This is Nairobi : Delicious Pets

In the early 90’s, when my family lived in Nairobi, my dad built a coop that housed chickens and rabbits. The estate we lived in, much like many other in the city allowed for people to have some micro rearing of livestock. Usually Chickens or rabbits. I recently saw ducks in the estate.

Having been born and Paris, France moving shortly after my toddlerhood I was used to conventional western pets. My brother (year and 8 months older) would wake up in the mornings excited to go feed and play with the chickens or Rabbits. Our youger sister joined in as well as she could. I for one got more excitement from the chickens. They were louder and much more interactive than the rabbits let alone the turtles we used to feed pencil sharpenings to in our Paris apartment.

You give them names, get favorites and build a sort of routine.

They are cherished pets.

Then mom tells you there is going to be party at the house this coming weekend. You are excited. People will be over, lots of food, friends, relatives and fun. Get to hang out with other kids, have no chores or other minor responsibilities for a day, as a kid there is pretty much zero prep work required for such an event. Just looking forward to excitement.

The weekend arrives and it is going great. Kids running around, all sorts of food and noise. Fun all around. Then your mom or aunty goes out to the yard. You follow them out there. By the coop there is a pot of water boiling away on the Jiko (pics below). She is holding a knife somehow. Your pet is in her other hand, croaking away.

This slideshow requires JavaScript.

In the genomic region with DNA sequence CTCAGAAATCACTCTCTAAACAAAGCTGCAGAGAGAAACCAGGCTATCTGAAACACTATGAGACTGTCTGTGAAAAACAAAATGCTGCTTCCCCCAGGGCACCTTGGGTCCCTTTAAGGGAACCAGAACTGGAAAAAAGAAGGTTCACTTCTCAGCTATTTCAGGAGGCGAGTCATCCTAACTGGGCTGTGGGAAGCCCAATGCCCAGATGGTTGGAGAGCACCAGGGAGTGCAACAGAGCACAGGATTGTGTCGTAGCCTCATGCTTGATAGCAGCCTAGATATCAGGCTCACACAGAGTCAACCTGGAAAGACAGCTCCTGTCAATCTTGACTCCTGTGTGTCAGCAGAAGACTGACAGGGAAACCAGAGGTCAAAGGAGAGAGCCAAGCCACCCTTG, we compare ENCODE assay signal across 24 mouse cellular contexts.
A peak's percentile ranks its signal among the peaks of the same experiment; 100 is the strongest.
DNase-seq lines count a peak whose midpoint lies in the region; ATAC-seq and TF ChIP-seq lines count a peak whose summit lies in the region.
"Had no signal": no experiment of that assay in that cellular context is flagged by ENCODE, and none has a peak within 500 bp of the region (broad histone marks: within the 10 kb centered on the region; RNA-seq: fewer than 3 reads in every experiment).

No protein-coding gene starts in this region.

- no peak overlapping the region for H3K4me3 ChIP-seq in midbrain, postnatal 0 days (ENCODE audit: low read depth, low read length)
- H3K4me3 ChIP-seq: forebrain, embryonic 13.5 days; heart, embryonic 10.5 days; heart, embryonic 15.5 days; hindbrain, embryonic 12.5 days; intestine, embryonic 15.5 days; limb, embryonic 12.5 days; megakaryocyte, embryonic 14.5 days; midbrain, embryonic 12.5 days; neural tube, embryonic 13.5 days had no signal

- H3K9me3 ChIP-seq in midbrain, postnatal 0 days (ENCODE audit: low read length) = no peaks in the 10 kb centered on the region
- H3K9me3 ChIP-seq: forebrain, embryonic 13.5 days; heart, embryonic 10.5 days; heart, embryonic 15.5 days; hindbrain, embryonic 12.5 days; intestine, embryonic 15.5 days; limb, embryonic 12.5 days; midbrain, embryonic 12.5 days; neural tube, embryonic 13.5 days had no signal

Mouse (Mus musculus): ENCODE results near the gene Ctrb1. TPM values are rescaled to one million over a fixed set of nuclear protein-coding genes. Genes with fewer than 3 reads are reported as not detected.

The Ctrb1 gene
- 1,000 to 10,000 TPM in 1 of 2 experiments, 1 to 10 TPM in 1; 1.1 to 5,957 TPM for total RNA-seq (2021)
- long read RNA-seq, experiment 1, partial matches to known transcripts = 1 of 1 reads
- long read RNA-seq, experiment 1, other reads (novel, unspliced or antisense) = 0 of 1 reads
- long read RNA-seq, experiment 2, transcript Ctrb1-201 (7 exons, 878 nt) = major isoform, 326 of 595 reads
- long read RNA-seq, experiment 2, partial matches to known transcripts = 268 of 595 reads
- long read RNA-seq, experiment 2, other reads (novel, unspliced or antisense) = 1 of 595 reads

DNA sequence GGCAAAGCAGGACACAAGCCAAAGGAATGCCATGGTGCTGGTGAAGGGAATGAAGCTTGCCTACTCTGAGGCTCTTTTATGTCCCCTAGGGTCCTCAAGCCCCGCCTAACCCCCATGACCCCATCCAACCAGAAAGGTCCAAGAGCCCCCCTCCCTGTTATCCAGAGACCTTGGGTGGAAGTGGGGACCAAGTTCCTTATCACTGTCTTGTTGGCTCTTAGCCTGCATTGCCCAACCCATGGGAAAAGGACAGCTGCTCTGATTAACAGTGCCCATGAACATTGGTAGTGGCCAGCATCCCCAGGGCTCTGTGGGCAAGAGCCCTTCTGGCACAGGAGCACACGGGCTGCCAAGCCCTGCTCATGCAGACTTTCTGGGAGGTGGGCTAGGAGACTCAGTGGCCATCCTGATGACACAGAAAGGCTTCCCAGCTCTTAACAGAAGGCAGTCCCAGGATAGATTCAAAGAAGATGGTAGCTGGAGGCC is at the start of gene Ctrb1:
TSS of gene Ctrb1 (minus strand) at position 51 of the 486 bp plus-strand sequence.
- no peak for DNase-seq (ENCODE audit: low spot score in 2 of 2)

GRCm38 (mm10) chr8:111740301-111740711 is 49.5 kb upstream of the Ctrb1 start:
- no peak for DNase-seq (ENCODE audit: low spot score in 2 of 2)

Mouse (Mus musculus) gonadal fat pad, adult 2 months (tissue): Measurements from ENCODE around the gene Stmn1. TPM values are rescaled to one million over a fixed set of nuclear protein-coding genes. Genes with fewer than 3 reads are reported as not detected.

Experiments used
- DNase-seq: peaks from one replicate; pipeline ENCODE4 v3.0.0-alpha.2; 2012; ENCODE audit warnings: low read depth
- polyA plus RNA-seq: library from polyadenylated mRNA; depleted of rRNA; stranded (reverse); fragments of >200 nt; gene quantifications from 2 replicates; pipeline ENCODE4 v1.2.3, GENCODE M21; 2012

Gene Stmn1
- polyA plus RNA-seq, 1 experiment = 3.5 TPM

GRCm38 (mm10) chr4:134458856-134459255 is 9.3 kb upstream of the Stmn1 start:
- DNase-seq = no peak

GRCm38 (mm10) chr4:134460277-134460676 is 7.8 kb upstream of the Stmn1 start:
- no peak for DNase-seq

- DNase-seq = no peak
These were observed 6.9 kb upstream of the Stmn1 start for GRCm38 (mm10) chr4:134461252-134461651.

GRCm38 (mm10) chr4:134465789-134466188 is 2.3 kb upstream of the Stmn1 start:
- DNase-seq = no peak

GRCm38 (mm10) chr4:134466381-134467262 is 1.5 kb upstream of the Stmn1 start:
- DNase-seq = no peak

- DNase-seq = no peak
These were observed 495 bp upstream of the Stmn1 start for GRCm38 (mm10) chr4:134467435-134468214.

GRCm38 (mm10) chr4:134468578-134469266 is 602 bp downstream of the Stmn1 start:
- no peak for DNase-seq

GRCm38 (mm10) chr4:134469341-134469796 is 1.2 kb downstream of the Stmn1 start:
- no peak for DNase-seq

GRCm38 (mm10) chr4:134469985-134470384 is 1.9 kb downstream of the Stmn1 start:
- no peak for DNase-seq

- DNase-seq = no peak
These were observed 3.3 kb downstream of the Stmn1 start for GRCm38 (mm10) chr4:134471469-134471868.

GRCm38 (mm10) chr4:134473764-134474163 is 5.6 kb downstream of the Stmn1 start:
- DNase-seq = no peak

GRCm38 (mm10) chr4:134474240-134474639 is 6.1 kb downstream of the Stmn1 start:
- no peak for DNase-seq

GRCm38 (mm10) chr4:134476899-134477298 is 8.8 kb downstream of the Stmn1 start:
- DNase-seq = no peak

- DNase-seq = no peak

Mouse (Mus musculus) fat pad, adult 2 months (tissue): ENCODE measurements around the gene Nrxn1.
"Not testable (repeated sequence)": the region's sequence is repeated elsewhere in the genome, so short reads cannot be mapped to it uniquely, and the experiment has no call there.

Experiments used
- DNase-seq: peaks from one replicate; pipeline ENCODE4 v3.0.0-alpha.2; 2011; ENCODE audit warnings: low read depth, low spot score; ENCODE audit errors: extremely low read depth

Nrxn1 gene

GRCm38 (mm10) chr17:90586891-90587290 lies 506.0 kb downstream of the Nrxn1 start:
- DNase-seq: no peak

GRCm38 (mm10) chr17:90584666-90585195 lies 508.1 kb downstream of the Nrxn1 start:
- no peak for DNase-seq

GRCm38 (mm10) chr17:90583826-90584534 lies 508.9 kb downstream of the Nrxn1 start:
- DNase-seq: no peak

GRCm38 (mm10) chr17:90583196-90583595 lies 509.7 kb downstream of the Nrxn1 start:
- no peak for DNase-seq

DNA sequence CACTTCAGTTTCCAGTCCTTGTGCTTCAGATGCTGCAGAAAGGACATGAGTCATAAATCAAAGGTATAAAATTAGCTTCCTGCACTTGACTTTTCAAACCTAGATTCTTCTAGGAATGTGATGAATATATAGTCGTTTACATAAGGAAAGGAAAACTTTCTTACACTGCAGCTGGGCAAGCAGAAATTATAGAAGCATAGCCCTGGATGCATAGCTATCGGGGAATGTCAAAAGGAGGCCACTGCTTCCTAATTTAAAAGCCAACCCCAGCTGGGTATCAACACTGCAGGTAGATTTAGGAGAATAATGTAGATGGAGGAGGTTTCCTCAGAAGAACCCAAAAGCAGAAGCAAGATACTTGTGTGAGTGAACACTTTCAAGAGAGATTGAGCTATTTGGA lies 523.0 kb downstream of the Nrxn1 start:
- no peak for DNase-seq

They tie the birds legs together, pull back the wings and step on them, pinning creature to the ground. They grasp the head, shutting the beak and the clucking stops. They stretch out the neck as they brandish the knife.

A quick slicing motion and the lifes-blood gushes out.

Your pet is dead.

In a few hours, your pet is delicious.

There is a lot going on in this. You get to see life and death as a child, not to mention you get to see your parents and other adults that are directly in charge of you take animal life. This is something lost increasingly infrequent in the developed countries.

How will I handle potential exposure of my kids to this reality? exposed to this. I will check about the appropriate age to do so and look more into what its effect may have been on me. I know it happened multiple times, and I was not unaware. I begun to expect it would happen but still enjoyed my time with the chickens. Feeding them, seeing their reaction to mirrors was a thing I remember as entertaining.I even eventually took part in the plucking of feathers. That’s what the boiling water was for. Add some to a bucket of cold water. Dip in the carcass wetting the feathers then pluck away…

Did I think their clucking sounded distraught? One may think that with a bird brain it may not get what is about to happen, but animals know. They are living beings, be it pheromones or something else.

They may know it’s about to end.

One response to “This is Nairobi : Delicious Pets

  1. Pingback: This is Nairobi : Pests n Pets | Rant A. Tonne·

Let us know what you think

Please log in using one of these methods to post your comment: Logo

You are commenting using your account. Log Out /  Change )

Google photo

You are commenting using your Google account. Log Out /  Change )

Twitter picture

You are commenting using your Twitter account. Log Out /  Change )

Facebook photo

You are commenting using your Facebook account. Log Out /  Change )

Connecting to %s

This site uses Akismet to reduce spam. Learn how your comment data is processed.